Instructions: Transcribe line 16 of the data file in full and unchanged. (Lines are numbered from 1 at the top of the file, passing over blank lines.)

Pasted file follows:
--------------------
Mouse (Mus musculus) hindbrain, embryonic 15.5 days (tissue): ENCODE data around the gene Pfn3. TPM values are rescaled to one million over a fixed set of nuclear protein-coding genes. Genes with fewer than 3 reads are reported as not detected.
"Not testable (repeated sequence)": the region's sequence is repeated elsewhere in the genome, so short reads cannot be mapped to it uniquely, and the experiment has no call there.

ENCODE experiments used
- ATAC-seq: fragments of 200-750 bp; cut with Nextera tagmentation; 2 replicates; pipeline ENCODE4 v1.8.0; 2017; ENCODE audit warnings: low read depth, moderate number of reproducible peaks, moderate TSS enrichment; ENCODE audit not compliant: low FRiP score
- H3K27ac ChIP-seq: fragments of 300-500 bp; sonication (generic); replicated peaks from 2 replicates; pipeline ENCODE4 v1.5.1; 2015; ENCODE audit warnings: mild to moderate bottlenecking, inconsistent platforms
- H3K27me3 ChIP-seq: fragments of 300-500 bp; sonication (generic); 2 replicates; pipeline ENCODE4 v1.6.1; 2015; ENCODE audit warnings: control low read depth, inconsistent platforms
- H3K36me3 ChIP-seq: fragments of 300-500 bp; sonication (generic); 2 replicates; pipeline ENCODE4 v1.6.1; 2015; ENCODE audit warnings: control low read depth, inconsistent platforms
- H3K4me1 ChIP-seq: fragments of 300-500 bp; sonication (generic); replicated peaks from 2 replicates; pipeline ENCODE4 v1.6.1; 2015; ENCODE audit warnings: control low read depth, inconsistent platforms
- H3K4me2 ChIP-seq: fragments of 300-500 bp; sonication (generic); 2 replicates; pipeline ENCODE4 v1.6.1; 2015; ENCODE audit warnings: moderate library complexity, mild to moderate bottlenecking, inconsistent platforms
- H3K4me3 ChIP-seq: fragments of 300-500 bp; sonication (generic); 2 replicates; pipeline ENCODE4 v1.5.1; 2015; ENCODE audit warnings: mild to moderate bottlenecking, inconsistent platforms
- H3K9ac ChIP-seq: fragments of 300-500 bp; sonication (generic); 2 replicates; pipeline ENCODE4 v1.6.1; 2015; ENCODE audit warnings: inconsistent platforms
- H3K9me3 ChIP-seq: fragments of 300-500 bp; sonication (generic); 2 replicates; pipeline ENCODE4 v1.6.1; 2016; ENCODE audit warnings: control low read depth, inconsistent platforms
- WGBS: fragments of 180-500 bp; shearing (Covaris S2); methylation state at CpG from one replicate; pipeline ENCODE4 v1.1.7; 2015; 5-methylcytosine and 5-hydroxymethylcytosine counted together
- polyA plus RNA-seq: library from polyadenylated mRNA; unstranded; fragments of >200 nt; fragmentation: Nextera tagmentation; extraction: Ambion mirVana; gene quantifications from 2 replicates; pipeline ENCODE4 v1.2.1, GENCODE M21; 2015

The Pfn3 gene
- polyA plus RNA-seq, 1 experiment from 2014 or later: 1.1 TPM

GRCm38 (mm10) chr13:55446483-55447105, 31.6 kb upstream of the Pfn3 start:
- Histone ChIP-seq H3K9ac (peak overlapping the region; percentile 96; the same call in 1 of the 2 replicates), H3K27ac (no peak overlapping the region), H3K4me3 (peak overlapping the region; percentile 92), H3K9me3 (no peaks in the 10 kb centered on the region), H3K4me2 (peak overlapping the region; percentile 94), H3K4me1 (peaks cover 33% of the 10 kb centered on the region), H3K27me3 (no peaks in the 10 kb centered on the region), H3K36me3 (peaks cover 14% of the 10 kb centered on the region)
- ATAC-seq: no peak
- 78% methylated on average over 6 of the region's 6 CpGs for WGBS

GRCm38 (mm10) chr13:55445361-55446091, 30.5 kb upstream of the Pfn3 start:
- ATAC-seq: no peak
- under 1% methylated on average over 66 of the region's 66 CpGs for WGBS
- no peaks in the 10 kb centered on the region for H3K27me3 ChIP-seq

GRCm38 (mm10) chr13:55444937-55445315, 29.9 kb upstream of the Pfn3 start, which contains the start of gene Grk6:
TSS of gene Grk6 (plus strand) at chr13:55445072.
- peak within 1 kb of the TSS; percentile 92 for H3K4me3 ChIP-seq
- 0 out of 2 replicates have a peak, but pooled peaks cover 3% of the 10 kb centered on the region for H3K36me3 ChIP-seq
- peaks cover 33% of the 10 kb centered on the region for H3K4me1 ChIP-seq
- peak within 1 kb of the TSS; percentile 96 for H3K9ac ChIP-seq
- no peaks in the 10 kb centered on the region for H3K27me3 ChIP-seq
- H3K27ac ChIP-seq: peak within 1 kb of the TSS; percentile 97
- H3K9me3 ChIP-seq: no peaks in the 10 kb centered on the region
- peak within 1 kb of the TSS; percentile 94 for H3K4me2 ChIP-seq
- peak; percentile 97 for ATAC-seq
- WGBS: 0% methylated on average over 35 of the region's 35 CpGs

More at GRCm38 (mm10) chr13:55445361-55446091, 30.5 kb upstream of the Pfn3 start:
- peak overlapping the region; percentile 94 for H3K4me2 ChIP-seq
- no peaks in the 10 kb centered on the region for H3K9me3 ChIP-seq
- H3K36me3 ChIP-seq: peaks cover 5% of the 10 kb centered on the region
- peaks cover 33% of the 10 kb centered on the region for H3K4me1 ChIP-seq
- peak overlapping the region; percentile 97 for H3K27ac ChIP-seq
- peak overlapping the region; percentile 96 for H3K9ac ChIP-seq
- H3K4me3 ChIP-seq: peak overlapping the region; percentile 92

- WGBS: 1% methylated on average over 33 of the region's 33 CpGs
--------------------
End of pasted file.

- polyA plus RNA-seq, 1 experiment from 2014 or later: 1.1 TPM